46. ^ Loxley, Steven; ‘Swans Prevail but Need All-Round Improvement’; The West Australian, 26 June 1989, p. 98
  47. ^ Reid, Russell; ‘Narkle Gives the Demons a Lift’; The West Australian, 26 June 1989, p. 98
  48. ^ Stocks, Gary; ‘Bulldogs Respond to Familiar Chorus’; The West Australian, 26 June 1989, p. 98
  49. ^ Marsh, David; ‘Craig Gives Bulldogs Bite’; The West Australian, 3 July 1989, p. 113
  50. ^ Loxley, Steven; ‘Ellis Puts Sharks on Right Road’; The West Australian, 3 July 1989, p. 113
  51. ^ Lewis, Ross; ‘New-Look Hodyl a Master for Swans’; The West Australian, 3 July 1989, p. 112
  52. ^ Loxley, Steven; ‘Second-Quarter Nap Costs Demons Dearly’; The West Australian, 10 July 1989, p. 100
  53. ^ Stocks, Gary; ‘Cheers for Beers in Claremont Win’; The West Australian, 10 July 1989, p. 99
  54. ^ Lewis, Ross; ‘Swans Let South Scramble Home’; The West Australian, 10 July 1989, p. 100
  55. ^ Reid, Russell; ‘Langdon Sets Off a Subiaco Goal Glut’; The West Australian, 10 July 1989, p. 100
  56. ^ Stocks, Gary; ‘Nelson’s Grit Not Enough for Falcons’; The West Australian, 17 July 1989, p. 96
  57. ^ Lewis, Ross; ‘Bunton Has All the Right Moves; Checkmate for Subiaco’; The West Australian, 17 July 1989, p. 96
  58. ^ Reid, Russell; ‘Demons Kick Finals Fight Back into Life’; The West Australian, 17 July 1989, p. 97
  59. ^ Denham, Greg; ‘Tigers Breeze In for 95-Point Win’; The West Australian, 24 July 1989, p. 87
  60. ^ Stocks, Gary; ‘Brad the Derby Hero’; The West Australian, 24 July 1989, p. 88
  61. ^ West Perth: Lowest Scores
  62. ^ Reid, Russell; ‘Close Shave for South Fremantle’; The West Australian, 31 July 1989, p. 100
  63. ^ Stocks, Gary; ‘Tigers Earn Stripes; Swans Make Life Tough at the Top’; The West Australian, 31 July 1989, p. 100
  64. ^ WAFL Footy Facts: East Fremantle Team v Team
  65. ^ East Fremantle Oval: Lowest Scores
  66. ^ Denham, Greg; ‘Sharks Shatter Pathetic Perth’; The West Australian, 31 July 1989, p. 100
  67. ^ Reid, Russell; ‘Nelson Keeps Falcons Clear of Waterloo’; The West Australian, 7 August 1989, p. 92
  68. ^ Denham, Greg; ‘Game Just a Picnic for Claremont’; The West Australian, 7 August 1989, p. 90
  69. ^ Stocks, Gary; ‘Swans Show form; Sharks Take Honours’; The West Australian, 7 August 1989, p. 90
  70. ^ Denham, Greg; ‘Williams Kicks Super Goal To Crush Sharks’; The West Australian, 14 August 1989, p. 97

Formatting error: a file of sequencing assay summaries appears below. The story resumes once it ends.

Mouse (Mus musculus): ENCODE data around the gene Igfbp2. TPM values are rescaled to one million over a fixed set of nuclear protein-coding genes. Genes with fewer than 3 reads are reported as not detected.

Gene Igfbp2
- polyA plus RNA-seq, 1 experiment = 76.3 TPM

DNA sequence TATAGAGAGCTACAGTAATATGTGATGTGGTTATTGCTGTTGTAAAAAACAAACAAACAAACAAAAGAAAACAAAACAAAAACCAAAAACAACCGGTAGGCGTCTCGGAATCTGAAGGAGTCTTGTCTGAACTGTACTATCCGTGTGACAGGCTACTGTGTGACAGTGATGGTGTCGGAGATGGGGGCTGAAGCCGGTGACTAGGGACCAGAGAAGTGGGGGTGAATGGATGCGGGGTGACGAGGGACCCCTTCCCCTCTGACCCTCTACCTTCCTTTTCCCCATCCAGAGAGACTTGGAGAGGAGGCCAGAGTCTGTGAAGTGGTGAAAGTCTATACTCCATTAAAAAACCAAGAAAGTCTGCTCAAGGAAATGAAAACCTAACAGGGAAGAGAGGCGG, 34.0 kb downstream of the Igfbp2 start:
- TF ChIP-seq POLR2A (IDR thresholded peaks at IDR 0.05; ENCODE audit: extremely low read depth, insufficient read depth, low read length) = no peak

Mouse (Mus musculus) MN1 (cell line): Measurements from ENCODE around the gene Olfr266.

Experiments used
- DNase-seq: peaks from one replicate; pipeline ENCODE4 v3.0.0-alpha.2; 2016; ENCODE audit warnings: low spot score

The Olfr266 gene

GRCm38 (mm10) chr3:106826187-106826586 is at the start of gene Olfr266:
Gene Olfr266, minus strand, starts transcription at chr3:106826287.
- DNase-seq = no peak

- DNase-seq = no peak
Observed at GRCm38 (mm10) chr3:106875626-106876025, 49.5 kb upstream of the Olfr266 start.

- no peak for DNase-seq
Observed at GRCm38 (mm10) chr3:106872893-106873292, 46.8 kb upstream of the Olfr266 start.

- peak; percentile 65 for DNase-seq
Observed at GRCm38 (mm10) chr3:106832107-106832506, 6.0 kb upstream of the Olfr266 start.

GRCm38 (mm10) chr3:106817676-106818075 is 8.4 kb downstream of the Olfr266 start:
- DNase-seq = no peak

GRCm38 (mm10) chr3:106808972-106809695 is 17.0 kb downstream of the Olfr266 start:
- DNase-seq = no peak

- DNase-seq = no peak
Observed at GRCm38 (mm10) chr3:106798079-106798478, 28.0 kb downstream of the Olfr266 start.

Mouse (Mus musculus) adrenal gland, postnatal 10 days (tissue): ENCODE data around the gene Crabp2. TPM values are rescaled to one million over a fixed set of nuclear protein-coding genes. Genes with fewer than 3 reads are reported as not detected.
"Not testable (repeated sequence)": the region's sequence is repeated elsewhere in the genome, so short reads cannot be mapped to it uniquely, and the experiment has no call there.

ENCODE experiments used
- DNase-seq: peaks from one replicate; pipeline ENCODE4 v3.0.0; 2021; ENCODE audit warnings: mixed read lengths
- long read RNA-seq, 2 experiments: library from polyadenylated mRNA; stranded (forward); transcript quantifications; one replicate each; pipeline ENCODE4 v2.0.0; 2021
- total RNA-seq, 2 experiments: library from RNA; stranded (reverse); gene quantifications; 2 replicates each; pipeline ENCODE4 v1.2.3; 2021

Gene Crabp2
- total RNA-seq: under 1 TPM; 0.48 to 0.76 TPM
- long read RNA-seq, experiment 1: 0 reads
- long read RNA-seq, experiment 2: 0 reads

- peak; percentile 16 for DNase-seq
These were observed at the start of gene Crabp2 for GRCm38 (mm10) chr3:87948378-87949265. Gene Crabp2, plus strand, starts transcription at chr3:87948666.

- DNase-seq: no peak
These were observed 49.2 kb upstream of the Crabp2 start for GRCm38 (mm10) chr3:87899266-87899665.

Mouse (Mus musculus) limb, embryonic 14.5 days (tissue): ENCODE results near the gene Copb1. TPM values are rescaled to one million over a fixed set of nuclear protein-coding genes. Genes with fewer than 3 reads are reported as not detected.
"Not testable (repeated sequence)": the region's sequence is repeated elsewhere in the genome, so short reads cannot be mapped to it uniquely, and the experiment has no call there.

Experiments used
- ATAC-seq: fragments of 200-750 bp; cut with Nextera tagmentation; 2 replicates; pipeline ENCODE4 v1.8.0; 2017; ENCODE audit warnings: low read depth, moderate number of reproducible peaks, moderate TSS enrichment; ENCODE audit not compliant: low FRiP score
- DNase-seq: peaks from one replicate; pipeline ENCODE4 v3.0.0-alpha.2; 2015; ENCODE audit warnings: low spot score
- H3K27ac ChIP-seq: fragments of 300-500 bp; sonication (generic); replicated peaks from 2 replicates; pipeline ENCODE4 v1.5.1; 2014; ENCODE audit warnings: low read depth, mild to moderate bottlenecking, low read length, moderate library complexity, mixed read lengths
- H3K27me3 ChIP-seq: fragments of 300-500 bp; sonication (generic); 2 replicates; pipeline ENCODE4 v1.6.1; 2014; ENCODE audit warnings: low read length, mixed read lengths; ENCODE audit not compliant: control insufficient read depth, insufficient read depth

71. ^ Stocks, Gary; ‘Claremont Win but at a Price’; The West Australian, 14 August 1989, p. 96
  72. ^ Reid, Russell; ‘Hobbling Shine is the Hero’; The West Australian, 14 August 1989, p. 95
  73. ^ Lewis, Ross; ‘A Right Royal Letdown’; The West Australian, 14 August 1989, p. 96
  74. ^ Reid, Russell; ‘Tigers Do Just Enough to Dump the Demons’; The West Australian, 21 August 1989, p. 84
  75. ^ Denham, Greg; ‘Easy for the Sharks: Sleepy-Time Lions Go Round in Circles’; The West Australian, 21 August 1989, p. 84
  76. ^ Stocks, Gary; ‘Soaring Falcons Stay in Hunt’; The West Australian, 21 August 1989, p. 84
  77. ^ Reid, Russell; ‘For Falcons, Pure Joy’; The West Australian, 28 August 1989, p. 104
  78. ^ Reid, Russell; ‘For Swans, There’s Always Another Year’; The West Australian, 28 August 1989, p. 104
  79. ^ Denham, Greg; ‘Sharks Set for the Semis’; The West Australian, 28 August 1989, p. 105
  80. ^ Stocks, Gary; ‘Spine-Tingler Will Be Hard to Repeat’; The West Australian, 4 September 1989, p. 106
  81. ^ WAFL Footy Facts: Most Consecutive Games Between Successive Draws
  82. ^ Reid, Russell; ‘Sharks Ease Through’; The West Australian, 11 September 1989, p. 99
  83. ^ Stocks, Gary; ‘Bulldogs Scent the Holy Grail’; The West Australian, 11 September 1989, p. 100
  84. ^ Stocks, Gary; ‘Lessons Are Learnt as Tigers Head the Class’; The West Australian, 18 September 1989, p. 104
  85. ^ a b Stocks, Gary; ‘Perfect Timing by Maestro Neesham’; in The West Australian; 25 September 1989; p. 110
  86. ^ Casellas, Ken; ‘Thorne Thinks It’s Over’; The West Australian, 25 September 1989, p. 106

External links[edit]